- The presence of combustible dust in the air creates an unnecessary risk that can devastate an operation.
- Good indoor air cleaning also prevents buildup of nuisance dust on process equipment, electrical control panels and circuit boards, inspection equipment, and paperwork.
Plant explosions are unpredictable and usually deadly. The presence of combustible dust in the air creates an unnecessary risk that can devastate an operation. In fact, dust of any kind can have a huge impact on an industrial plant, with consequences that are as expensive as they are preventable.
Being suspended in an aerosol can make innocuous materials amazingly hazardous. Something that is mildly flammable can, by virtue of the intimate relationship between dust suspended in the air and the oxygen that is present, become an explosive mixture. Similarly, when breathed as an aerosol, the chemical attributes of some substances can become suddenly very aggressive. Lead or other toxic metals can enter the circulatory system very efficiently. Materials that ordinarily stay put suddenly move about on the mildest breeze and create hazards for equipment and people in areas that may be quite distant from the source of the contamination.
“Dust impacts people, who are forced to breathe unhealthy air,” says Charles Dix, engineer and co-owner, Carolina Hydro Technologies (www.carolina-hydro.com) in Providence, North Carolina. “Also, dust collects in motors, and a lot of electrical cabinets are not airtight. It can have an effect on product quality and the general housekeeping quality of a plant.”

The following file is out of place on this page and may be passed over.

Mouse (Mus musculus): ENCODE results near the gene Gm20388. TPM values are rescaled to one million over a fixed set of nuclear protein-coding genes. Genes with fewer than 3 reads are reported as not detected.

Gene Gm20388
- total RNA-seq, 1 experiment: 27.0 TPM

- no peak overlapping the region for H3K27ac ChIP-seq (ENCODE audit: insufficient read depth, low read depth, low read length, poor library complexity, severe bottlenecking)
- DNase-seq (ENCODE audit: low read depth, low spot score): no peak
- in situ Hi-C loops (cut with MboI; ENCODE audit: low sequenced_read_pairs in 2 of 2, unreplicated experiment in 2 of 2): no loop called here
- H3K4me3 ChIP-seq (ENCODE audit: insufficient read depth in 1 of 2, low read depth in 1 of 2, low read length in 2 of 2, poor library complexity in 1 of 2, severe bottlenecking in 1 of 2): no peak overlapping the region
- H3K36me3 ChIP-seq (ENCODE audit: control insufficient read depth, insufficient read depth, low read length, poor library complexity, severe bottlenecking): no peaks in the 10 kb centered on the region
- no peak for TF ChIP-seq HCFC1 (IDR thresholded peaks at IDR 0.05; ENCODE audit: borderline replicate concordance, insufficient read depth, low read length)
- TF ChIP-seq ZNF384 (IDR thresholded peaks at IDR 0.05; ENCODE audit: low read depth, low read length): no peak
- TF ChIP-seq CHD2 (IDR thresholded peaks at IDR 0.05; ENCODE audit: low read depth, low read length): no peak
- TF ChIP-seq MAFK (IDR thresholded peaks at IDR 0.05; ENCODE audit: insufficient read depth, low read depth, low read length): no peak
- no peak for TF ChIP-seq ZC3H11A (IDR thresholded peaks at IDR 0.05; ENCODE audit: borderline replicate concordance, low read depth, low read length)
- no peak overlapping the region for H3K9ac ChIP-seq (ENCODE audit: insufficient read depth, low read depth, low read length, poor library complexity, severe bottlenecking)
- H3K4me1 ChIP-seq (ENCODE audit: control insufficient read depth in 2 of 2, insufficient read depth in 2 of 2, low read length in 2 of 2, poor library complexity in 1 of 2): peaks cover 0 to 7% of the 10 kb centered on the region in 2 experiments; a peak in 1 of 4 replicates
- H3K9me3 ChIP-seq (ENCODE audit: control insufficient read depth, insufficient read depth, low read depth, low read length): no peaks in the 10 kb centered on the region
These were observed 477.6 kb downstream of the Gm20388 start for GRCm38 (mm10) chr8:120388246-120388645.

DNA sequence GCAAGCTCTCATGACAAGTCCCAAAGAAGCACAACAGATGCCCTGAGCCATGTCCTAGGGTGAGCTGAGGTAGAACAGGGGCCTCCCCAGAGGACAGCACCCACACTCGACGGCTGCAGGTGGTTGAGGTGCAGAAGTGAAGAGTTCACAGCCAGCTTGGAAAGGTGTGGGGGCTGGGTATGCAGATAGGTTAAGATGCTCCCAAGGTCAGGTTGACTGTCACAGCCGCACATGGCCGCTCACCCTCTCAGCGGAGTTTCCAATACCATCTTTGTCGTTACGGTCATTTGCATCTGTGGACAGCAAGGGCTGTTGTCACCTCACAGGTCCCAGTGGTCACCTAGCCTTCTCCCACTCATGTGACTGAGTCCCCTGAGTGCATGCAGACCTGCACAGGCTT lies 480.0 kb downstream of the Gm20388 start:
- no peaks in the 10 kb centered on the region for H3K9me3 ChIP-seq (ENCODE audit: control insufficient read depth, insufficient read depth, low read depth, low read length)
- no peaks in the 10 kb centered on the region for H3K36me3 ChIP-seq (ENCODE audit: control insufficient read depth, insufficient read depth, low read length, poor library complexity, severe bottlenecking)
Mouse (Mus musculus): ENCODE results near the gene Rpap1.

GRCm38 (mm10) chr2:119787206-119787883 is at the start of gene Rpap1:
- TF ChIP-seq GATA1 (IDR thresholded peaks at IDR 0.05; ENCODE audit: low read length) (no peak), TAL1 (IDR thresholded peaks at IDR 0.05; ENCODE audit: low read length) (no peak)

Airborne contaminants occur in gaseous form or as aerosols, explains Ivan D. Ivanov, MD, PhD , team leader, occupational health, Department of Public Health and Environment, World Health Organization (WHO, www.who.int) in Geneva, Switzerland. “In scientific terminology, an aerosol is defined as a system of particles suspended in a gaseous medium, usually air, in the context of occupational hygiene,” he says. “Aerosols may exist in the form of airborne dusts, sprays, mists, smokes and fumes. In the occupational setting, all these forms may be important because they relate to a wide range of occupational diseases. Airborne dusts are of particular concern because they are well known to be associated with classical widespread occupational lung diseases, as well as with systemic intoxications such as lead poisoning, especially at higher levels of exposure.” Interest also is on the increase in other dust-related diseases, such as cancer, asthma, allergic alveolitis, and irritation, as well as a whole range of non-respiratory illnesses, which may occur at much lower exposure levels.